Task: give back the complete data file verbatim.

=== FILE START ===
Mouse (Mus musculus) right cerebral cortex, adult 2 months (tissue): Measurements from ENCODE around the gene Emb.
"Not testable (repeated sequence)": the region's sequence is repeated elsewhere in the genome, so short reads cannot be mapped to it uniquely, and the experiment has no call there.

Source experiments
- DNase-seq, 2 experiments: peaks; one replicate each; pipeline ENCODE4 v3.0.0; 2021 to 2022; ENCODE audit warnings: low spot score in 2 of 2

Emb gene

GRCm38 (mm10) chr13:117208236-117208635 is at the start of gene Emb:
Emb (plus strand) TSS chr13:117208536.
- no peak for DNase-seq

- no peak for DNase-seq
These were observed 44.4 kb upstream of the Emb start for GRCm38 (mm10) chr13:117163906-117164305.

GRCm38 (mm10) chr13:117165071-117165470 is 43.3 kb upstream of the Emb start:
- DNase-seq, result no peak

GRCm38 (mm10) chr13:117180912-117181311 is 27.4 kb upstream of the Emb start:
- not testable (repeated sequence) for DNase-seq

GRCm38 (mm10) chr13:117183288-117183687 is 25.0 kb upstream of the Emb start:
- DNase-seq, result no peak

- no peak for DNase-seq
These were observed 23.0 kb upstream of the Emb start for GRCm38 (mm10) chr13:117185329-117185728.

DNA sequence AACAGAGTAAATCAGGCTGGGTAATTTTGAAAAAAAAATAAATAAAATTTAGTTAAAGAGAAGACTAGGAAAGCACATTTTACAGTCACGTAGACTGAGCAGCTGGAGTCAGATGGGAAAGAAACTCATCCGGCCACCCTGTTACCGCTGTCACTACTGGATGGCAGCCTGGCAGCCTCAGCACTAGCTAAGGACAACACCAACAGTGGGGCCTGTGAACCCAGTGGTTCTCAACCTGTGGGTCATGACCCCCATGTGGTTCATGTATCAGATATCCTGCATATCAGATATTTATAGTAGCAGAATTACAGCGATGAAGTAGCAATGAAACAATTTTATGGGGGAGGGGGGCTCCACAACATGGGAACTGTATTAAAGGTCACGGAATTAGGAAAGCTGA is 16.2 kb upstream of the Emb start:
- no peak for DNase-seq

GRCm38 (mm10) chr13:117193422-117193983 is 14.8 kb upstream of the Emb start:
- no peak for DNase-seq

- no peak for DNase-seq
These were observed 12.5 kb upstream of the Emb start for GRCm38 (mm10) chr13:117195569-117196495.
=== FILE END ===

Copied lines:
Mouse (Mus musculus) right cerebral cortex, adult 2 months (tissue): Measurements from ENCODE around the gene Emb.
"Not testable (repeated sequence)": the region's sequence is repeated elsewhere in the genome, so short reads cannot be mapped to it uniquely, and the experiment has no call there.

Source experiments
- DNase-seq, 2 experiments: peaks; one replicate each; pipeline ENCODE4 v3.0.0; 2021 to 2022; ENCODE audit warnings: low spot score in 2 of 2

Emb gene

GRCm38 (mm10) chr13:117208236-117208635 is at the start of gene Emb:
Emb (plus strand) TSS chr13:117208536.
- no peak for DNase-seq

- no peak for DNase-seq
These were observed 44.4 kb upstream of the Emb start for GRCm38 (mm10) chr13:117163906-117164305.

GRCm38 (mm10) chr13:117165071-117165470 is 43.3 kb upstream of the Emb start:
- DNase-seq, result no peak

GRCm38 (mm10) chr13:117180912-117181311 is 27.4 kb upstream of the Emb start:
- not testable (repeated sequence) for DNase-seq

GRCm38 (mm10) chr13:117183288-117183687 is 25.0 kb upstream of the Emb start:
- DNase-seq, result no peak

- no peak for DNase-seq
These were observed 23.0 kb upstream of the Emb start for GRCm38 (mm10) chr13:117185329-117185728.

DNA sequence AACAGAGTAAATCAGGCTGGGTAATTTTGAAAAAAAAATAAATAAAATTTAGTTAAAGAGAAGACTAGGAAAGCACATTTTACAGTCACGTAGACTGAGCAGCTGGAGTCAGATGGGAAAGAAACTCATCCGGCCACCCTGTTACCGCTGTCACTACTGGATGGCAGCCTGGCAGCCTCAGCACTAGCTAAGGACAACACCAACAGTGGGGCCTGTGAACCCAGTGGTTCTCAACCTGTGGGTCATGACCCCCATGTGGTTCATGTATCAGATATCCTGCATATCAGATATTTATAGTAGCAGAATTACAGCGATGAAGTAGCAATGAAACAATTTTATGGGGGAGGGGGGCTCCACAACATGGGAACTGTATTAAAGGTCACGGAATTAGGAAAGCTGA is 16.2 kb upstream of the Emb start:
- no peak for DNase-seq

GRCm38 (mm10) chr13:117193422-117193983 is 14.8 kb upstream of the Emb start:
- no peak for DNase-seq

- no peak for DNase-seq
These were observed 12.5 kb upstream of the Emb start for GRCm38 (mm10) chr13:117195569-117196495.